Salar de Uyuni

4 to 6 August, 2004
I don't think many words need be wasted here, as the pictures speak for themselves.  I was often asked, what was the most beautiful place I saw in South America?  Every time I answered without hesitation, the Salar de Uyuni.  The entire 3 day Landcruiser trip from Uyuni, Bolivia to San Pedro de Atacama, Chile, was filled with one devastatingly beautiful site after another.

Salar de Uyuni
When done in the Bolivia to Chile direction, the Salar (salt flat) itself is the first destination.  Some prefer to go the other way, saving the Salar until the end, but it didn't make much difference to me.  The largest salt flat in the world, your eyes get almost snowblinded by the endless whiteness.  Here, a group of Landcruisers from the McSalar company of Colque Tours gather together to have a lunchtime communion (I personally recommend Cordillera if you're looking for a company).

Salar de Uyuni salt mine

Yes, indeed the Salar is in fact a salt mine as well.  Salt miners don't particularly enjoying seeing tourists hop off their Landcruisers and take photos of them, but they've gotten used to it.  It is terribly photogenic.  The water on the ground was added, because it was dry everywhere on the Salar.  Some guidebooks say that taking the tour during the rainy season, when a sheet of water covering the salt flats reflects the sky like a mirror, is especially breathtaking.

Salar de Uyuni sulfur spring

When sulfur springs emerge from the volcanic underground and seeps up onto the surface salt, beautifully coloured designs wend its way  across the Salar like an artist's palette.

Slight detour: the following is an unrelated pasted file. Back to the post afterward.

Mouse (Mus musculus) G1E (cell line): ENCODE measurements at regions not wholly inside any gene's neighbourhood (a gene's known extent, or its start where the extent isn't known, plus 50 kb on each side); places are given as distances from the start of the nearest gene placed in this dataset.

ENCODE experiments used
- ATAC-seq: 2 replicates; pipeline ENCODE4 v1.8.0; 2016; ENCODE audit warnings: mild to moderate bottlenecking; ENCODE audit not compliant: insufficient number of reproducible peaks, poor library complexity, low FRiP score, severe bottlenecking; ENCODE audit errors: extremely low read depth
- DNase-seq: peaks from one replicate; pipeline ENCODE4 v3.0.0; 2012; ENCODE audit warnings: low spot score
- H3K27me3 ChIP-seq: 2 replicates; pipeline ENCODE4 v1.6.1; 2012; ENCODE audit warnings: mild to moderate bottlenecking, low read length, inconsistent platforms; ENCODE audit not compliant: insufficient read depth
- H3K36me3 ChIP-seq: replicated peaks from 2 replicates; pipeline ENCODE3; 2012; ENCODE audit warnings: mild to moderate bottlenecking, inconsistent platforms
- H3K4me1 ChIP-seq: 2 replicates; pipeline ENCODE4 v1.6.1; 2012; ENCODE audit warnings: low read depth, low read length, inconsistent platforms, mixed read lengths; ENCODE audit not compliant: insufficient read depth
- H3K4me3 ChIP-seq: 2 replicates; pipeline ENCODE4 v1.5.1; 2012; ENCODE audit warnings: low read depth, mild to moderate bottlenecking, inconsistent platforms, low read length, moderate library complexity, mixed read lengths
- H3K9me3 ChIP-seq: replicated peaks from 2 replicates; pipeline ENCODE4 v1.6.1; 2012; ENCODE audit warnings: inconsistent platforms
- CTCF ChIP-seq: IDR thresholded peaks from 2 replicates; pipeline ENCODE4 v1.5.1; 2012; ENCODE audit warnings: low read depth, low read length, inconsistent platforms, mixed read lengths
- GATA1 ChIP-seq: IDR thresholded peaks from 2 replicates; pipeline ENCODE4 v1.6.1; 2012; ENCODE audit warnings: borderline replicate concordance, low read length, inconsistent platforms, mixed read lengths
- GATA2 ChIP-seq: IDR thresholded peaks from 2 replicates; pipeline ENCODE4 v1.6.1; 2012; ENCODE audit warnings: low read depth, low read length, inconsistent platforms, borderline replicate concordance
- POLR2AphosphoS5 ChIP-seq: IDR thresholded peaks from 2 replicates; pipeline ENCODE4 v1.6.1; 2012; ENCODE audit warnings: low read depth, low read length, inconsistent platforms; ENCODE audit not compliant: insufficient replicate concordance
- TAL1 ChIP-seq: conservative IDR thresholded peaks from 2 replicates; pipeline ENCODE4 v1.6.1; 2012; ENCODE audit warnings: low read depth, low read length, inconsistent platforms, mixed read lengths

Salar de Uyuni Isla Pescado

The only island within the salt flat, the so-called Isla Pescado because of its fish shape, serves as the first day's lunchbreak picnic spot.  Little nature walks around the island offer scenic views across the Salar.

Siluri desert salar de uyuni

After the Salar, the expedition drives through the Siluri desert.  The high altitudes (reaching over 5000m on the 2nd night) and exceptionally clear air provide a striking visual clarity.  The colours leap out of nature and affix themselves onto your eyes.

Arbol de Piedra
The oft-photographed Arbol de Piedra (stone tree), located in a part of the Siluri desert with many odd rock formations, beckons at you mysteriously like a Magritte painting.

San Quemes Sunset

Sunset at our first night's lodging,basic shacks with heavy blankets for the nighttime desert chill.

Laguna hedionda

Toward the Chilean border, we see a change in terrain.  The arid desert gives way to geysers, hot thermal springs and sumptuous kaleidoscopic lakes.  This Laguna Hedionda (stinky lagoon) does indeed smell of sulfur, but that doesn't seem to bother the pink flamingos who are wading out beyond the salt encrusted shore of the lake.

Laguna colorada

This picture with faded colours under a clouded sky simply does not do justice to the breathtaking Laguna Colorada, what I considered the most spectacular sight of the expedition.  The water in the centre of the lake is blood red (from proprietary algae), something I've never seen anywhere else.  Not too far from here is the Laguna Verde, a lake whose eerie green colour was taken by NASA to paint on some of their space capsules.  The trip ended in the overrated and overpriced Chilean tourist town of San Pedro de Atacama, and it would mark my final exit from Bolivia.